Marlowe clearly depicted his own persona into the character of Faustus.

• The church held a large influence over Marlowe’s thinking, and the ideas of God, Heaven and Hell plagued Faustus throughout the play.

• Both Marlowe and Faustus were greedy and lacked common sense.

• Both men were educated scholars.

• Ironically, the death of Doctor Faustus was violent like the death of Marlowe, who could not have known how he himself would die.

Upon the first performance of Doctor Faustus in 1594 (the first performance after Marlowe’s death) by the Lord Admiral's Men's Repertoire at the Rose, it is reported that the lead man, Edward Alleyn, “was disoriented and vague with his lines”. He seemed to the audience to be ill-rehearsed and coarse.

In the first act, the character Faustus has decided to become a magician, for in doing so, he believes, he’ll “gain the spirits as his slaves and accumulate unimaginable wealth”.

Witnesses in the audience say that Alleyn was almost lethargic in delivering his lines, but upon declaring his desire to have the “spirits as slaves”, a shudder took over his body and a vague light could be seen to surround him, at which point he “arose like a great titan in stature and with a preponderance of grace and eloquence”.

Some believe it was the spirit of Christopher Marlowe who took over Alleyn’s body and caused him to become the greatest Elizabethan actor to ever live. Alleyn performed other plays written by varying playwrights but none were so masterfully performed as those written by Marlowe, and he was always exhausted when a performance ended. Word of the apparition spread among the towns and caused great numbers of attendees to be in awe of Alleyn’s performances, but not for the reasons he supposed.

Perhaps Christopher Marlowe had stayed to prove to the Privy Council that his play would be popular among the people. Or maybe he was compelled to bring his own quality to the character on the stage. One thing is clear, however. Those who witnessed the “possession” of Alleyn all say the same thing. It was the voice of Christopher Marlowe who delivered the words of Doctor Faustus.

The Case of Valentina Andrecozzi and the Olde Bell Tavern, Fleet Street, London

Ghosts, light humour and serious beliefs, item 23

The ghost is such a complicated phenomenon that one or two relatively simplistic explanations cannot hope to account for the whole range of variations within the subject. An investigation into the numerous ghosts and hauntings around the world must necessarily include why they occur and our willingness to believe in the supernatural.

As always, ghosts live in the borderland between this world and the other.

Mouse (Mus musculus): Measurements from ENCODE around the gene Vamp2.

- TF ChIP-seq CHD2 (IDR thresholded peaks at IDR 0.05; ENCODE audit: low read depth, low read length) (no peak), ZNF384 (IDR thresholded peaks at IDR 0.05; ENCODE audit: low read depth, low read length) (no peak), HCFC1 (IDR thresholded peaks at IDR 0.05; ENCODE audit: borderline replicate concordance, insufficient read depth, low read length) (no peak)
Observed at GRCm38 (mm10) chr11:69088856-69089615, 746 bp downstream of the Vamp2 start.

Born in Putignano, Italy, as a child Valentina Andrecozzi liked to play in the karst caves, creating stories inspired by the ridges, towers, fissures, and sinkholes formed by the eroding landscape. Her friends would sit before her for hours, spellbound as she wove tales of ghosts, spirits and apparitions. Everywhere she went people were captivated to her magnetic personality.

In 1871, her family moved to London where she grew to be a plump woman, a bit madcap, with a boisterous sense of humor, great energy, and a talent for profanity. Her bawdy speechifying was fueled by all the fanciful details of her life as she commonly held court in the pubs and taverns in Fleet Street, and those who knew her well were always surprised at her ability to mesmerise a crowd.

Her untimely disappearance occurred on Shrove Tuesday or Fat Tuesday (Martedi Grasso or Mardi Gras). This was the day when everyone overindulged in rich foods before the ritual fasting of the Lenten season. After this typical night of tippling and rabble rousing, she left the pub and was never seen again.

Her route home was predictable. She would walk along Fleet Street to the Strand, Westminster, and so to Ludgate Circus and on to Ludgate Street (what is now Ludgate Hill), where she would turn into one of the small alleys in which her flat was located.

Her friends and “followers” searched for many days but could find no trace of her.

In 1909, an anonymous letter appeared in the London Times suggesting that there was a woman in an unmarked grave near St. Paul’s Churchyard. Along with this were these words:

"I cannot feel the sun. I cannot take in air. Darkness faces me every day, and no one comes to find me." The letter seems to complain of some accident that has happened, but it does not specify the subject or cause of it.

The hauntings on Fleet Street began about a year after Adrecozzi’s disappearance and continued every night for about four years. As hacks and inkies (printers) frequented the pubs, particularly the Olde Bell Tavern, many complained of a woman, probably a down-and-outer, who accosted them with tales of injustice, and sometimes talked of “living in the graves” (referring to the graves at the Church of St. Bride’s).

Recent activity (2012) to repair the crumbling stonework of the old church has disturbed the ground, and the haunting of this area of Fleet Street by Valentina Andrecozzi is said to have begun again.